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ustonapc
Re: Bitcoin (PlanB : Stock-to-Flow model and Ben Cowen : Algorithmic Regression Rainbow)

Scott,

It seems that a lot of large hedge funds are starting to embrace crypto.

Regards
James

Hedge funds' biggest names — from Cohen to Dalio to Griffin — are embracing crypto. Here's where the most influential managers stand.

Hedge funds like multi-strategy giants Millennium and Point72 are getting into crypto.
- The space, which was once dismissed by top managers, has become more accepted.
- There are still major holdouts, including Ken Griffin's Citadel.
- The hedge-fund world didn't come running to cryptocurrencies.

While some smaller funds embraced bitcoin and other digital currencies early on, the biggest names in the industry needed to warm up to the idea of investing in a completely new asset class.

But now that some of the world's most respected investors have embraced bitcoin, the floodgates have opened. A PwC report from last summer found that while only 21% of hedge funds are currently investing in digital assets, a quarter of those who are not have made plans to this year.

The macro guys — managers like Brevan Howard, Tudor Capital, and more — were first of the big names to jump on the train more than a year ago, and the large multi-strategy funds have followed suit. Steve Cohen's Point72, Izzy Englander's Millennium, and Dmitry Balyasny's eponymous fund have all either hired people to trade crypto, invested in digital currencies through a trust, or are exploring the area broadly.

Citadel Securities founder Ken Griffin had previously lambasted the digital asset space, but has since changed his stance saying his market maker could soon get involved.

Here are what some of the biggest hedge fund managers are doing in the volatile space.

Citadel
Ken Griffin
Billionaire Ken Griffin slammed cryptocurrencies as a "jihadist call" against the dollar in October 2021. CNBC/ Heidi Gutman
Ken Griffin has softened his views on cryptocurrencies and Citadel could get into the digital asset space in the coming months.

"Crypto has been one of the great, great stories in finance over the course of roughly the last 15 years and, I'll be clear, I've been in the naysayer camp over that 15-year period," he recently told Bloomberg TV.

"But the crypto markets today have a market capitalization of about $2 trillion in round numbers, which tells you that I haven't been right on this call over the last 15 years," he said.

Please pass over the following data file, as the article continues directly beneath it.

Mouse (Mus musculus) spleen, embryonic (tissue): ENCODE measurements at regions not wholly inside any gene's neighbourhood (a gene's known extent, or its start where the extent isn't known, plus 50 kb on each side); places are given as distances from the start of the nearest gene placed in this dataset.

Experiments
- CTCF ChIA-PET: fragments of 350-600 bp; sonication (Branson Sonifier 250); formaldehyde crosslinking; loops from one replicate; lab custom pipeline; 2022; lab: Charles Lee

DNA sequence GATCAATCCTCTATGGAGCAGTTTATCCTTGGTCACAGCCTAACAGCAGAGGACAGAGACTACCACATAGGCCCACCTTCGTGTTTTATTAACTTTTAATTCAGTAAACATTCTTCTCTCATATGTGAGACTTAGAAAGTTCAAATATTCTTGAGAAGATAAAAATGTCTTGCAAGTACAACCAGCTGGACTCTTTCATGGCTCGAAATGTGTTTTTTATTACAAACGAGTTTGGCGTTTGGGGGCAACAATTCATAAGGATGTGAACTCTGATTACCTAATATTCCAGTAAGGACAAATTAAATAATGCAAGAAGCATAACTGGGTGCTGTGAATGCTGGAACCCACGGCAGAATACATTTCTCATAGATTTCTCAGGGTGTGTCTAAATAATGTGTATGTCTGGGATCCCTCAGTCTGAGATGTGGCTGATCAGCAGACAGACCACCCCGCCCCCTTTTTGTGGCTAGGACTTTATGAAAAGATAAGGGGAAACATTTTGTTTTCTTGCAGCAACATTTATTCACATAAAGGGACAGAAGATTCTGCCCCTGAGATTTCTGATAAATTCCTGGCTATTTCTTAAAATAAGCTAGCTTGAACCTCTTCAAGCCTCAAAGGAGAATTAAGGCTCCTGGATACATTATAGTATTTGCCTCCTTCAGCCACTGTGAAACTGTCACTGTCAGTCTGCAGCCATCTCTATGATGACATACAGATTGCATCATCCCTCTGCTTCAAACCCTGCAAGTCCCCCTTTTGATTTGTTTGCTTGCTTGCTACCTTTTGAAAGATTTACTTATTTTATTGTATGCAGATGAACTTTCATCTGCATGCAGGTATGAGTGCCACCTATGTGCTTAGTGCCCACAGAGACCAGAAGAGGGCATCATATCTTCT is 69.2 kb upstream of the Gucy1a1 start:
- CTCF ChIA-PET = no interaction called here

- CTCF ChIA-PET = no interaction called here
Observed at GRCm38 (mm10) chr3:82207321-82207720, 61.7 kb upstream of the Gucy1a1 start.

Griffin said while he still has doubts, he is interested in exploring the industry through Citadel Securities, the largest US market maker.

Citadel's hedge fund has not been linked to any digital currency investments yet. In a CNBC interview in February, Griffin said he doesn't understand the "economic underpinning of cryptocurrencies."

As recently as October last year, he had criticized crypto cheerleaders by saying their efforts are a "jihadist call" against the dollar.

"What a crazy concept this is, that we as a country embrace so many bright, young, talented people to come up with a replacement for our reserve currency," he had said at the Economic Club of Chicago.

Point72 Asset Management
Steve Cohen.
Steve Cohen is the founder of Point72 and the owner of the New York Mets. Point72; Shayanne Gal/Insider
Last year, billionaire Steve Cohen's Point72 Asset Management is building up its crypto-trading capabilities, Cohen said at the SALT conference in September.

The billionaire New York Mets owner revealed at SALT that it was his son — a "cryptomanic" — who turned him onto crypto.

"Once I decided there were opportunities, and I thought this could be a space like the internet — it could be incredibly transformational — I wasn't going to miss this," he said.

He invested in crypto analytics firm Messari's $21 million funding round in August through his firm's venture arm, and his family office announced it was planning to invest in Radkl, a quant crypto manager.

Last year, Cohen told investors that Point72 was "exploring opportunities around blockchain technology and its transformative and disruptive capabilities."

"We would be remiss to ignore a now $2 trillion cryptocurrency market," he said in a letter, according to Bloomberg.

Balyasny Asset Management
Dmitry Balyasny
Dmitry Balyasny worked at Schonfeld before starting his own fund. Balyasny
Dmitry Balyasny's eponymous firm is doing due diligence on portfolio managers who invest in cryptocurrencies, including bitcoin, but the firm's hedge fund had not invested in the space as of April.

Millennium Management
izzy Israel Englander
Israel Englander, Millennium Management CEO. Phil McCarten/Reuters
Billionaire Izzy Englander's Millennium has exposure to the crypto markets through a variety of instruments, including ETFs and trusts, such as Grayscale Investments.

Grayscale, which has pulled in hundreds of millions from hedge funds, operates 14 different trusts that invest in individual currencies including bitcoin, ethereum, litecoin, and more. The firm's hedge fund is invested in some of Grayscale products, Millennium confirmed.

One of Englander's hedge fund spin-offs, Modular Asset Management, tapped Daniel Liebau as its new chief investment officer for a strategy that will focus on sustainable blockchain technologies, Bloomberg reported in March.

Third Point Management
dan loeb
Daniel S. Loeb, founder of Third Point LLC. REUTERS/Steve Marcus
Dan Loeb, the billionaire founder of Third Point, hinted about his crypto exposure before it came out in regulatory filings.